ANN: Ah… go back to my senses. “What do I see, hear, or feel?” That one?
ANN: So, what I see, you know…
ELIAS: Remembering that this is a puzzle. It can be input from any of your senses, but one of them is inputting a trigger. As you expressed, “Devaluing: this again. This is familiar.”
ELIAS: Therefore, it is a matter of paying attention: One of your senses is inputting information that is triggering you, that is triggering this association with devaluing yourself: “inadequacy.” Now, how you also identify a part of the trigger is what? What do you do? Other than your senses, what do you?
ANN: What time of day?
ELIAS: Correct. “What day is it? What time of day is it? Is it morning? Is it afternoon? Is it evening?” You are establishing patterns!
[The timer for the end of the session rings]
Remember: the pattern and the senses. “What day is it? What week is it? What month is it? What season is it?” For that allows you that piece of the puzzle of the pattern that this is more likely to be triggered in certain times than in other times.
ELIAS: And therefore at certain times, you are more likely to be in certain environments than other environments. Are you alone? Are you in a particular familiar environment? What does that environment mean to you? What are the components of that environment? These are all factors that establish the patterns that help you to see what triggers you.
One aspect what is triggering you is you are engaging conversation with myself, and you – for the most part, with a few exceptions – view or perceive myself as an authority. (Ann laughs) Infrequently you do allow yourself to generate a new association and a new perception in relation to myself in which you view us as friends, which is different, in your definition, from authority. And in those time frameworks, you are much less likely to express anxiety with me.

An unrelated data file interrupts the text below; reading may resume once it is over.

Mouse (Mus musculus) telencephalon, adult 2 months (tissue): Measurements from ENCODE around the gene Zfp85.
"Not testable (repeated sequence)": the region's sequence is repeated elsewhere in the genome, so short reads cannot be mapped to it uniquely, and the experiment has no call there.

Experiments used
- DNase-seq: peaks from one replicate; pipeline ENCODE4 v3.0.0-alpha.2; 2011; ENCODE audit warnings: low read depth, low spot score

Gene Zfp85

ELIAS: Also, the subject matter. This is all part of the environment and what you are doing.
ELIAS: The subject matter: If you are discussing time travel or other focuses, or some other subject that you deem to be more cosmic and more playful, you are also less likely to generate anxiety, even if you are in that time framework perceiving me as more of an authority. You are more willing to accept that authority in relation to those subjects, for they are more fluid. They are more open-ended, in a manner of speaking. But – in relation to subjects such relationships, this is more absolute. It is more solid; not as fluid. There are more right and wrong answers. There are more right and wrong actions, in your perception. Therefore that is a difference, and viewing myself as an authority in relation to the more right-and-wrong answers, that creates an opening for that feeling of inadequacy.
ELIAS: But what generates that? That is not being generated by myself. It is not being generated by your experience with myself. It is an old association. Therefore your senses are triggering in relation to what you are objectively are engaging. But in some other experience, you generated an association that authority is not always trustworthy, for it can devalue you.